Falling oil prices may be a "shot in the arm" for global demand, but if they are part of a broader deflationary pattern there is reason for concern, warns HSBC.
In its Q1 2015 Global Macroeconomics report, HSBC pointed out that for many economists lower oil prices are like "manna from heaven".
"By boosting real incomes in high-spending parts of the world, lower oil prices represent not only a redistribution of income from oil producers to oil consumers but also a shot in the arm for global demand," said the report.
"On this interpretation, the world economy is suddenly looking a lot better than it was in the early months of 2014," it said.
But such a view may be too sanguine, said HSBC.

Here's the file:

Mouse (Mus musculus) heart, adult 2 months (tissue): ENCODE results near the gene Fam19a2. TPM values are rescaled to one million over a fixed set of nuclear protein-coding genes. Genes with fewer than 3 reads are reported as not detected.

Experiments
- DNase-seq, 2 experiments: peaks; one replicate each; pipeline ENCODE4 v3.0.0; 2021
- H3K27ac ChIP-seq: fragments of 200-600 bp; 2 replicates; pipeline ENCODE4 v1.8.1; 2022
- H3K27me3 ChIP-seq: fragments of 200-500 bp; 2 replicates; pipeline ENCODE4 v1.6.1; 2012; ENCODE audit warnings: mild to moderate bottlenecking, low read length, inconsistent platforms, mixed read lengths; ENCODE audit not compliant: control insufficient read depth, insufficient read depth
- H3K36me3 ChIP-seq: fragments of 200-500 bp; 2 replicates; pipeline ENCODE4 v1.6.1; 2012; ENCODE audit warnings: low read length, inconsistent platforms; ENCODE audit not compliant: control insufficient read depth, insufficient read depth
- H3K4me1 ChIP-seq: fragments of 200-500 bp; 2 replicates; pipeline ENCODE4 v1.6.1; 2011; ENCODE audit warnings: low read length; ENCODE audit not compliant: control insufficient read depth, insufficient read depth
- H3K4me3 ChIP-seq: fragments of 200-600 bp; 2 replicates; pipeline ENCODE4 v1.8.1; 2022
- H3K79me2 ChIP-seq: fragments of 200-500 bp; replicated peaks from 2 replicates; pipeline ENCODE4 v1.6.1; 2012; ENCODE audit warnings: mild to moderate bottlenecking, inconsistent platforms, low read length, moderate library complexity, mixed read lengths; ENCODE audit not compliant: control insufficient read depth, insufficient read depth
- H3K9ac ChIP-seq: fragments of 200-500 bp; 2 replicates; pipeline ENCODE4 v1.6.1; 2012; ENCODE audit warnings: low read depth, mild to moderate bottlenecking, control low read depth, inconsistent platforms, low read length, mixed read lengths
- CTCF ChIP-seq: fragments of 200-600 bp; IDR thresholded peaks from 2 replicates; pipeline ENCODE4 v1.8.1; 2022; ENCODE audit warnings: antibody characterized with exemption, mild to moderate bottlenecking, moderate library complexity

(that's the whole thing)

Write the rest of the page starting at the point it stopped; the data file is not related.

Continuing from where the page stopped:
If lower oil prices solely represent an increase in supply (thanks to higher US and Libya production) the impact to the global economy would be "unambiguously positive".
"If, on the other hand, falling oil prices are a sign of broader deflationary patterns, then there is more reason for concern," HSBC said.
"In our view, deflationary pressures were well-established long before oil and other commodity prices fell, suggesting that the world economy remains in relatively poor shape," said the report.
The biggest problem for the global economy as far as HSBC is concerned are the "still high" levels of debt.
"In the developed world, there are no real signs that deleveraging has helped reduce overall debt levels," HSBC said.
"At best – as in the US – lower levels of private debt have been offset by higher levels of public debt," it said.
Furthermore, monetary policy appears to be having limited traction on high debt levels, HSBC said.
"With interest rates at zero and after years in which central banks have pursued various forms of unconventional easing, there are very few signs of renewed credit growth: it’s increasingly difficult to ignore the echoes from Japan," the report said.
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